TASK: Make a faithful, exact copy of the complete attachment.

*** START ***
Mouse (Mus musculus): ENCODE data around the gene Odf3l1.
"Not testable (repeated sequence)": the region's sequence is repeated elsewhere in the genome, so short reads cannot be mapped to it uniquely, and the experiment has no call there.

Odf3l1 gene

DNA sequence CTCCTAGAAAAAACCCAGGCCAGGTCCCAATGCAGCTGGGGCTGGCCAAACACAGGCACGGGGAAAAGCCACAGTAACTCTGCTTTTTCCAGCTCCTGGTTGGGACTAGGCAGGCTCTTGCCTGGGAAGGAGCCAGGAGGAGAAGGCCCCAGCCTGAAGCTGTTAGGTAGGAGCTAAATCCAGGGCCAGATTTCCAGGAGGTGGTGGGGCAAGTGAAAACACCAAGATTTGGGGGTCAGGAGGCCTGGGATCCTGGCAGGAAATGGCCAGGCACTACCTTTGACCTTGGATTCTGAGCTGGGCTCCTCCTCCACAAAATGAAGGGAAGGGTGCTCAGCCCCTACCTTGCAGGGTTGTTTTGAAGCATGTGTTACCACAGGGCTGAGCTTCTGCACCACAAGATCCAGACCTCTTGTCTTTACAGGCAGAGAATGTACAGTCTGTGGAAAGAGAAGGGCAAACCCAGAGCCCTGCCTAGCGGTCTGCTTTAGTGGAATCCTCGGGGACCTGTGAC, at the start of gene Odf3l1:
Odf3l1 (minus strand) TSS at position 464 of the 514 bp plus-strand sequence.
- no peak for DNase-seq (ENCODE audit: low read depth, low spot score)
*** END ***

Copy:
Mouse (Mus musculus): ENCODE data around the gene Odf3l1.
"Not testable (repeated sequence)": the region's sequence is repeated elsewhere in the genome, so short reads cannot be mapped to it uniquely, and the experiment has no call there.

Odf3l1 gene

DNA sequence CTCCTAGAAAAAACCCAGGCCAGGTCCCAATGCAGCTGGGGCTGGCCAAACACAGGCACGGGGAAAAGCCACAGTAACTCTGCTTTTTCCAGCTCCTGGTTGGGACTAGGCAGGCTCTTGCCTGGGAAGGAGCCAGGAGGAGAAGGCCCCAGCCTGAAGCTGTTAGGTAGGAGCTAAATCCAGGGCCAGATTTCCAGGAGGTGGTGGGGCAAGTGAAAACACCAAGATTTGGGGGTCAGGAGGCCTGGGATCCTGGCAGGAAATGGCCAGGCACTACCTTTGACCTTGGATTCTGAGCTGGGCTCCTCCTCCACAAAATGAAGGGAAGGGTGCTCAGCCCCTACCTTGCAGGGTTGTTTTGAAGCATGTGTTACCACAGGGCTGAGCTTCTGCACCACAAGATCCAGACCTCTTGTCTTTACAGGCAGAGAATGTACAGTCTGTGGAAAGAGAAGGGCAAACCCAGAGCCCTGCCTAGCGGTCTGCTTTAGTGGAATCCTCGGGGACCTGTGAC, at the start of gene Odf3l1:
Odf3l1 (minus strand) TSS at position 464 of the 514 bp plus-strand sequence.
- no peak for DNase-seq (ENCODE audit: low read depth, low spot score)